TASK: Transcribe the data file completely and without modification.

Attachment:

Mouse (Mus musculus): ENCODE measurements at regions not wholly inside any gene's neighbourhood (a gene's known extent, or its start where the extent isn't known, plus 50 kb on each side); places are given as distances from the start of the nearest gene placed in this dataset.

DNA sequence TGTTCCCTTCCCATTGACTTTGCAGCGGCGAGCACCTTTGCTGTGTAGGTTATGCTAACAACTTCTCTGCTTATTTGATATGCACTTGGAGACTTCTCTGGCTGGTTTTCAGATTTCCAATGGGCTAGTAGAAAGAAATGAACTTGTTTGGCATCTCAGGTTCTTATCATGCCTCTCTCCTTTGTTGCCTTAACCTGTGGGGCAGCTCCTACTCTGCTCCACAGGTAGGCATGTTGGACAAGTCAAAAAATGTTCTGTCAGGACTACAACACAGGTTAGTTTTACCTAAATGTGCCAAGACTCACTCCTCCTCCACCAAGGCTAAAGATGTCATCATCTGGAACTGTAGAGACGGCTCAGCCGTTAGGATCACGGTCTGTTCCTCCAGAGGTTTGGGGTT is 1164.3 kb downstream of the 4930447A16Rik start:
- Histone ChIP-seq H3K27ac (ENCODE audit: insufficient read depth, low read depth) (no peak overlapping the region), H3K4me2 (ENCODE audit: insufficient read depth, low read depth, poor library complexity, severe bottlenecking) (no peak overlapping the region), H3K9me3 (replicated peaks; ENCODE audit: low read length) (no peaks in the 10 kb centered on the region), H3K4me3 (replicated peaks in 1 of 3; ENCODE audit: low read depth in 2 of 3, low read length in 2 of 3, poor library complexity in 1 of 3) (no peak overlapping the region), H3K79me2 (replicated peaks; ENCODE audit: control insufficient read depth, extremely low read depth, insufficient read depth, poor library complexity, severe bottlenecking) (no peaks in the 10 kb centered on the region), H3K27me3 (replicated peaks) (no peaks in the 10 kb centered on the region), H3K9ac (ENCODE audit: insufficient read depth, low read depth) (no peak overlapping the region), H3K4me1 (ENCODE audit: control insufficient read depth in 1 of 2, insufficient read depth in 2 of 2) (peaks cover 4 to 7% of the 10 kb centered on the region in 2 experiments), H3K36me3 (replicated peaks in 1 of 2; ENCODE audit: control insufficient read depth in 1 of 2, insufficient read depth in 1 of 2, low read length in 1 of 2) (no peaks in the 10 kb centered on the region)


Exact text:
Mouse (Mus musculus): ENCODE measurements at regions not wholly inside any gene's neighbourhood (a gene's known extent, or its start where the extent isn't known, plus 50 kb on each side); places are given as distances from the start of the nearest gene placed in this dataset.

DNA sequence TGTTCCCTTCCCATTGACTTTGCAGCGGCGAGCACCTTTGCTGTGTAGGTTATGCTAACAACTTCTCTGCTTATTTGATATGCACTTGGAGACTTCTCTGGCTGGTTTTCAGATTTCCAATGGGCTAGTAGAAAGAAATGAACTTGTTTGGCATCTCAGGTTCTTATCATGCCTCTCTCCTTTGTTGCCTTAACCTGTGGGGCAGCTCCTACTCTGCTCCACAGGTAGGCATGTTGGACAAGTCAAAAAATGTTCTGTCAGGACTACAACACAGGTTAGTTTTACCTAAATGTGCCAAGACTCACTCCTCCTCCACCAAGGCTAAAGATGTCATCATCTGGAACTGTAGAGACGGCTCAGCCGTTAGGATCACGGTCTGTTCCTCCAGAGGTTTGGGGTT is 1164.3 kb downstream of the 4930447A16Rik start:
- Histone ChIP-seq H3K27ac (ENCODE audit: insufficient read depth, low read depth) (no peak overlapping the region), H3K4me2 (ENCODE audit: insufficient read depth, low read depth, poor library complexity, severe bottlenecking) (no peak overlapping the region), H3K9me3 (replicated peaks; ENCODE audit: low read length) (no peaks in the 10 kb centered on the region), H3K4me3 (replicated peaks in 1 of 3; ENCODE audit: low read depth in 2 of 3, low read length in 2 of 3, poor library complexity in 1 of 3) (no peak overlapping the region), H3K79me2 (replicated peaks; ENCODE audit: control insufficient read depth, extremely low read depth, insufficient read depth, poor library complexity, severe bottlenecking) (no peaks in the 10 kb centered on the region), H3K27me3 (replicated peaks) (no peaks in the 10 kb centered on the region), H3K9ac (ENCODE audit: insufficient read depth, low read depth) (no peak overlapping the region), H3K4me1 (ENCODE audit: control insufficient read depth in 1 of 2, insufficient read depth in 2 of 2) (peaks cover 4 to 7% of the 10 kb centered on the region in 2 experiments), H3K36me3 (replicated peaks in 1 of 2; ENCODE audit: control insufficient read depth in 1 of 2, insufficient read depth in 1 of 2, low read length in 1 of 2) (no peaks in the 10 kb centered on the region)